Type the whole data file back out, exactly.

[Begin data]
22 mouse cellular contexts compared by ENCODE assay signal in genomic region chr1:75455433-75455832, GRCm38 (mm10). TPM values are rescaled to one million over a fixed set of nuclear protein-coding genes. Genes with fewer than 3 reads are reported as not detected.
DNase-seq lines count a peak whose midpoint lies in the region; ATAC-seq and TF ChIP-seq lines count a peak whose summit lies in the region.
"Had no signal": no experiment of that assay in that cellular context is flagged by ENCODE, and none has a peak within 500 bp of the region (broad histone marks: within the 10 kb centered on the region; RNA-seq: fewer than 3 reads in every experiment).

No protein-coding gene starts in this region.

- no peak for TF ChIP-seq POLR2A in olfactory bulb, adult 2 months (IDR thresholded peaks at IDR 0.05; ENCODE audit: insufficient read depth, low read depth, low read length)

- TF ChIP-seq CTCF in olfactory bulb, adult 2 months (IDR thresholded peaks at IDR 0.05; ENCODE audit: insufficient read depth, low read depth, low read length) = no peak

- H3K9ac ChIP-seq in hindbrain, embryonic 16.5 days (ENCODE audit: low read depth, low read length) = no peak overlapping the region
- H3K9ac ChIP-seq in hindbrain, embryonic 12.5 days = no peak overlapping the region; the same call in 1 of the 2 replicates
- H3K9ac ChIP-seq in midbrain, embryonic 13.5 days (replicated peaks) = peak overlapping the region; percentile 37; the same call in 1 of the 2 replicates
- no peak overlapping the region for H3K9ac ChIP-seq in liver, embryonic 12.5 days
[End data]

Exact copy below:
22 mouse cellular contexts compared by ENCODE assay signal in genomic region chr1:75455433-75455832, GRCm38 (mm10). TPM values are rescaled to one million over a fixed set of nuclear protein-coding genes. Genes with fewer than 3 reads are reported as not detected.
DNase-seq lines count a peak whose midpoint lies in the region; ATAC-seq and TF ChIP-seq lines count a peak whose summit lies in the region.
"Had no signal": no experiment of that assay in that cellular context is flagged by ENCODE, and none has a peak within 500 bp of the region (broad histone marks: within the 10 kb centered on the region; RNA-seq: fewer than 3 reads in every experiment).

No protein-coding gene starts in this region.

- no peak for TF ChIP-seq POLR2A in olfactory bulb, adult 2 months (IDR thresholded peaks at IDR 0.05; ENCODE audit: insufficient read depth, low read depth, low read length)

- TF ChIP-seq CTCF in olfactory bulb, adult 2 months (IDR thresholded peaks at IDR 0.05; ENCODE audit: insufficient read depth, low read depth, low read length) = no peak

- H3K9ac ChIP-seq in hindbrain, embryonic 16.5 days (ENCODE audit: low read depth, low read length) = no peak overlapping the region
- H3K9ac ChIP-seq in hindbrain, embryonic 12.5 days = no peak overlapping the region; the same call in 1 of the 2 replicates
- H3K9ac ChIP-seq in midbrain, embryonic 13.5 days (replicated peaks) = peak overlapping the region; percentile 37; the same call in 1 of the 2 replicates
- no peak overlapping the region for H3K9ac ChIP-seq in liver, embryonic 12.5 days